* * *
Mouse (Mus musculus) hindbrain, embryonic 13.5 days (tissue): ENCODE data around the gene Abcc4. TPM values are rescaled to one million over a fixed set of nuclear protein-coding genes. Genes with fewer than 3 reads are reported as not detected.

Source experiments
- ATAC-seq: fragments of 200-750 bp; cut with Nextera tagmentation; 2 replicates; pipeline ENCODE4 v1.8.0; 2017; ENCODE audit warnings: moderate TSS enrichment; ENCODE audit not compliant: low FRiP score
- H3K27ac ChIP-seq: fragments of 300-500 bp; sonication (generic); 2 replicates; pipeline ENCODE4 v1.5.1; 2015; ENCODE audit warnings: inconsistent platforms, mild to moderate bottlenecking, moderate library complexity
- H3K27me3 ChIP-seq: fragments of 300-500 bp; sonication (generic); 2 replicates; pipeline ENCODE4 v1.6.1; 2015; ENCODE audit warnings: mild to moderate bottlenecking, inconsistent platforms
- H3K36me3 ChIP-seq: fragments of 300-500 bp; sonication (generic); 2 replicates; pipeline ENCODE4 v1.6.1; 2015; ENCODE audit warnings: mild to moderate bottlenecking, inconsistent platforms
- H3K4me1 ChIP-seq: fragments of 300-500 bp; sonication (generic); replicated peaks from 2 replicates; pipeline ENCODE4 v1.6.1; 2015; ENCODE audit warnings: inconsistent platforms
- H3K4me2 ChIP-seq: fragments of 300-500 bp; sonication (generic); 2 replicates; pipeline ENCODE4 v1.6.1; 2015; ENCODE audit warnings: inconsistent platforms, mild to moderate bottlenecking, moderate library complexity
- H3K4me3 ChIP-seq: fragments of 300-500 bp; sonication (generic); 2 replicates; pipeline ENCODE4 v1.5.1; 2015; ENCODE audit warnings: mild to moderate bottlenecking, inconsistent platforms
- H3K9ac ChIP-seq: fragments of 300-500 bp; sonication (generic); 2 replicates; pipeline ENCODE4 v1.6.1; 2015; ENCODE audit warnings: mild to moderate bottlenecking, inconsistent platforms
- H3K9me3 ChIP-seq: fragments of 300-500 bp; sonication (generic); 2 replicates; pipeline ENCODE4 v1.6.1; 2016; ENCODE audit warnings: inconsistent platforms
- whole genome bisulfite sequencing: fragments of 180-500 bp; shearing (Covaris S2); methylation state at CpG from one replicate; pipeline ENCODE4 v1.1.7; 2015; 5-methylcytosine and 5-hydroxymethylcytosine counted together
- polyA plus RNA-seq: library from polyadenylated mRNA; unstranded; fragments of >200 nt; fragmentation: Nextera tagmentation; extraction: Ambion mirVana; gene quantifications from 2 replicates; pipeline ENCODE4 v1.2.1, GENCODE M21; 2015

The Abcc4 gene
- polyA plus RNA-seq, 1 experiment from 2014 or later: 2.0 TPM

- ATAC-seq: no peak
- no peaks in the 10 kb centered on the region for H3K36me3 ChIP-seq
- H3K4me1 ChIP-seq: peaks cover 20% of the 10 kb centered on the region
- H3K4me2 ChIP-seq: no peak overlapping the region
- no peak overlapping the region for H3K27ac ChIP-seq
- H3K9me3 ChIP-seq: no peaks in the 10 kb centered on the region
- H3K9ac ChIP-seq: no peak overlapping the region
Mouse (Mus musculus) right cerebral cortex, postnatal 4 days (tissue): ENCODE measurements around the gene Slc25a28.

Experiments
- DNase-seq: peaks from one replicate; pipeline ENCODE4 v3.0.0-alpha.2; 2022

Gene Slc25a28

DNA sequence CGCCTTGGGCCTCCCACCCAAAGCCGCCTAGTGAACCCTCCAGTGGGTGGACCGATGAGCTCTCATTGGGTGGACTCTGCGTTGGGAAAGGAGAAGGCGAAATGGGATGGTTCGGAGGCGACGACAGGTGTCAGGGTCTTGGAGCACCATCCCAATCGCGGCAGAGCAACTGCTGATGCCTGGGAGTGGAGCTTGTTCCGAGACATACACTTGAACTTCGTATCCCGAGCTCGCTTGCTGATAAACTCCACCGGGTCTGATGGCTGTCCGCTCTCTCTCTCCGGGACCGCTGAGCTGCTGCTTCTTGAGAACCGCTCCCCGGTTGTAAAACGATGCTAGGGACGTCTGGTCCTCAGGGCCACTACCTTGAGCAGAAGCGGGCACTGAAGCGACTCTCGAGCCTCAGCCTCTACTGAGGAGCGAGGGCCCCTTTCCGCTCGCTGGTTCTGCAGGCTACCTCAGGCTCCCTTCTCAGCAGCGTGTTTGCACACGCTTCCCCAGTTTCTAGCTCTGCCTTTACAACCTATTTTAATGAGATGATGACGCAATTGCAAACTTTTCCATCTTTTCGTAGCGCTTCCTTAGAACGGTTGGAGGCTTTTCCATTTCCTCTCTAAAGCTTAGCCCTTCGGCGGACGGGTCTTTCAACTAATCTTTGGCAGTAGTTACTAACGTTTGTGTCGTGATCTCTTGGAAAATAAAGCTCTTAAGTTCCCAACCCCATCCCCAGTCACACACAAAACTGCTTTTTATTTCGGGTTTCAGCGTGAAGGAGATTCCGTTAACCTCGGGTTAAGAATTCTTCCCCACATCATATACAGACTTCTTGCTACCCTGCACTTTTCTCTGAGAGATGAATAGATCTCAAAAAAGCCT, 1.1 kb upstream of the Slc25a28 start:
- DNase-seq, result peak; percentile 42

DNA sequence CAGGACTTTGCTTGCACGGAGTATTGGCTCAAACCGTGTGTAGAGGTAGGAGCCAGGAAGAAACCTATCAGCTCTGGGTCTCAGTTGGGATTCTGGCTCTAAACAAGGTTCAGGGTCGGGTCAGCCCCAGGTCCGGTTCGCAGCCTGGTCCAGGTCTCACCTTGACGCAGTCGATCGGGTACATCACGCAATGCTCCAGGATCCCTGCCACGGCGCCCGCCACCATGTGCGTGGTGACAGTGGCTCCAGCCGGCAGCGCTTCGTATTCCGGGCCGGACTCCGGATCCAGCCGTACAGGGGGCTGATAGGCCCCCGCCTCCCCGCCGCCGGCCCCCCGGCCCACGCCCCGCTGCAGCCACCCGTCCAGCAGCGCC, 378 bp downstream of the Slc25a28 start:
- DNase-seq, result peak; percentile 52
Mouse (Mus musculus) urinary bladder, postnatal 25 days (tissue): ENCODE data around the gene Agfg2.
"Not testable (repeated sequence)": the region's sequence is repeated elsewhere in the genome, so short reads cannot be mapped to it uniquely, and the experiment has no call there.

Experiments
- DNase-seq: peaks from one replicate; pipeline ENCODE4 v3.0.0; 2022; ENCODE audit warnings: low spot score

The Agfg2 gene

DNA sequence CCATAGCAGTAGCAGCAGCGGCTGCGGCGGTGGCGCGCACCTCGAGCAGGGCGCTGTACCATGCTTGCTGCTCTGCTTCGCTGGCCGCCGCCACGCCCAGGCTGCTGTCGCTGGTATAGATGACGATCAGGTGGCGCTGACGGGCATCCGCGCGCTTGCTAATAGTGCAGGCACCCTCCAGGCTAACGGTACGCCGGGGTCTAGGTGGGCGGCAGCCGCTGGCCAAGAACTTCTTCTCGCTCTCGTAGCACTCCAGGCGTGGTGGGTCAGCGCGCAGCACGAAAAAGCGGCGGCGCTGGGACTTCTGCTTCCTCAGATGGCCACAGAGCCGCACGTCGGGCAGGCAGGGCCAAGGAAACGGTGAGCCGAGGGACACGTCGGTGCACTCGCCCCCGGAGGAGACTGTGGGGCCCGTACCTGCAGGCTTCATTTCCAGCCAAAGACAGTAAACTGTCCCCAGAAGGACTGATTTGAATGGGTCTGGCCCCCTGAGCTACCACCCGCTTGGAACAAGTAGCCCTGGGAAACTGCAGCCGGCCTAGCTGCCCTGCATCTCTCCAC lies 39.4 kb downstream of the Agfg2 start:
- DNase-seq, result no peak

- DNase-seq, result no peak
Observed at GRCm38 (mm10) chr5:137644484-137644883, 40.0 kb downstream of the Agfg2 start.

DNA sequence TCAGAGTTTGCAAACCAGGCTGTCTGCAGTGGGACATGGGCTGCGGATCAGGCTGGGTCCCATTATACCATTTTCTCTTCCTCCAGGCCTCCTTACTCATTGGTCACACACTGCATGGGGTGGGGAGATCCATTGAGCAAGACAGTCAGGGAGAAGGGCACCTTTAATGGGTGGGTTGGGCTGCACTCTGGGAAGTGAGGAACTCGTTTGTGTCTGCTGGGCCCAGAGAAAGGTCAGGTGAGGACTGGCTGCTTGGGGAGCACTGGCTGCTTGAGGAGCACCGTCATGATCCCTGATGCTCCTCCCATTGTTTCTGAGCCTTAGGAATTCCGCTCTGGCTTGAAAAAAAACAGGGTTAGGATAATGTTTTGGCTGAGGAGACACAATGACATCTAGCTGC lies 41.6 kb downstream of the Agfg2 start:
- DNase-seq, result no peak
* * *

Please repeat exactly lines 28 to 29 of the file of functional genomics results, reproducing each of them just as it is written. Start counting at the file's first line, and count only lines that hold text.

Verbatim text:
- DNase-seq, result peak; percentile 42

DNA sequence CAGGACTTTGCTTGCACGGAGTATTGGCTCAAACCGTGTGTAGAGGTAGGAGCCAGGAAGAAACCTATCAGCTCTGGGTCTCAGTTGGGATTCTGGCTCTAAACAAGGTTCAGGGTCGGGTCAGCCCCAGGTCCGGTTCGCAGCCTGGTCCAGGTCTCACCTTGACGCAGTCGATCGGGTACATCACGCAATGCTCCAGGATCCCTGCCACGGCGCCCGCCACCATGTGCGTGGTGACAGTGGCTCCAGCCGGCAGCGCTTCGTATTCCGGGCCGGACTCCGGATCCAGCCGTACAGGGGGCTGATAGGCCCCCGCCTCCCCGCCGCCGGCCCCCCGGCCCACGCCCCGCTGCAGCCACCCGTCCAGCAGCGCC, 378 bp downstream of the Slc25a28 start: